A citizen’s group formed over concerns with the City of Morro Bay’s sewer project is holding a public, community workshop to discuss the matter, amongst those who will have to pay for it.
Citizens for Affordable Living or C.A.L., is leading the workshop from 1-2:30 p.m. Saturday, March 10 at St. Peter’s by the Sea Church, 595 Shasta Ave., Morro Bay.
According to a public notice from the group, “C.A.L.’s purpose is to inform the community about the Water Reclamation Facility [new sewer plant] and the proposed upcoming [Proposition] 218 vote. A 218 vote asks the water and sewer ratepayers [owners/renters] permission to increase their rates to pay for a $167 million new facility and its operating costs. This is NOT a vote at the polls; it is a mail-in/drop-off statement that identifies your acceptance or rejection of the increase.”
C.A.L. started coming together last spring when new rates were revealed as a first step in a Prop. 218 vote to cover the sewer project’s costs, and the alarm raised when that minimum rate would be some $249 a month (more for high water users).
That led the City Council to ask a team of local sewer experts — volunteers from SLO County, City of SLO and Pismo Beach — to review the project and double check the cost estimates.
The estimates were in line, the panel said, but the cost of the project was too high, and the City should consider moving the project back to Atascadero Road, namely a defunct concrete batch plant owned by the City and adjacent to the maintenance yard and desalination plant.
That of course led to further delays as the City sought to study that possibility, which had also been promoted by a few local activists including some of the C.A.L. folks. But a letter from the Coastal Commission staff in Santa Cruz pretty much put the kibosh on that site, when they said they’d have a hard time recommending approval for any plant west of Hwy 1.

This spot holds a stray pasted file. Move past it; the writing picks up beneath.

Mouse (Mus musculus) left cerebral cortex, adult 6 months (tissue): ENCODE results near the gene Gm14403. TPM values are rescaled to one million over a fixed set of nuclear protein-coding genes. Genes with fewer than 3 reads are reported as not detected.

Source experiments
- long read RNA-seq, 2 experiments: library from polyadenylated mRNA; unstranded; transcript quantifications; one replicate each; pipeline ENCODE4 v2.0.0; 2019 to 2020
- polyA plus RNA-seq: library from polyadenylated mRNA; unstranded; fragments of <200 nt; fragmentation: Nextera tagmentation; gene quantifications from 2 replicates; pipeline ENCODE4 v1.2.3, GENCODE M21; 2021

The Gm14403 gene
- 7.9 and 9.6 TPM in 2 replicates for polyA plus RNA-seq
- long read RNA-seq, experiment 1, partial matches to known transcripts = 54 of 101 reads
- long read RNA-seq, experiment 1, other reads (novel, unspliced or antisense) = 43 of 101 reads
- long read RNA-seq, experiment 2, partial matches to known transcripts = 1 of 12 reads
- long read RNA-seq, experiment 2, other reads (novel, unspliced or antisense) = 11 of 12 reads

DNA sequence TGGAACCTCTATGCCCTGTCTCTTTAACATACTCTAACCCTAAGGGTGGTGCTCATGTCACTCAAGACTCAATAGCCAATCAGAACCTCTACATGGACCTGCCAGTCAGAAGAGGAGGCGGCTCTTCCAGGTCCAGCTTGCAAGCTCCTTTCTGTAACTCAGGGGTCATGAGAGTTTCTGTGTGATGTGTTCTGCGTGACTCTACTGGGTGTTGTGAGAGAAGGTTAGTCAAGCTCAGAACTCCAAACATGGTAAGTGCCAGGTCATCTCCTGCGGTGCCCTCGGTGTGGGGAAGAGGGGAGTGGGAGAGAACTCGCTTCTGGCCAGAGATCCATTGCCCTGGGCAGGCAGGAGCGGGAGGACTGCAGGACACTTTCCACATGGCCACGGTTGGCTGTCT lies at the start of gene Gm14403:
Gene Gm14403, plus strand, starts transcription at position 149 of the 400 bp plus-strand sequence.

So last fall, the city council committed for sure to the South Bay Boulevard site, but for a scaled-down project at some $150 million and a plant that would be “reclamation ready.” The Council and project staff have marched forward with an extensive list of tasks since that time.
A contract was let for design of the needed conveyance system (pumps and pipes) to move the raw sewage from Atascadero Road through town to the new site. And a request for proposals has been released to three companies that passed an initial screening and showed interest in the project under a design-build contract (the company would both design and build the treatment plant).
And looming over all this is a mid-July deadline to apply for an $82 million, low-interest loan from the EPA under a special program promoting innovative solutions to water and wastewater issues.
But it all really hinges on that Prop. 218 vote on new rates, as to whether or not the City’s plans continue as they are now, or whether it has to come up with a less expensive project that ratepayers will support.
– By Neil Farrell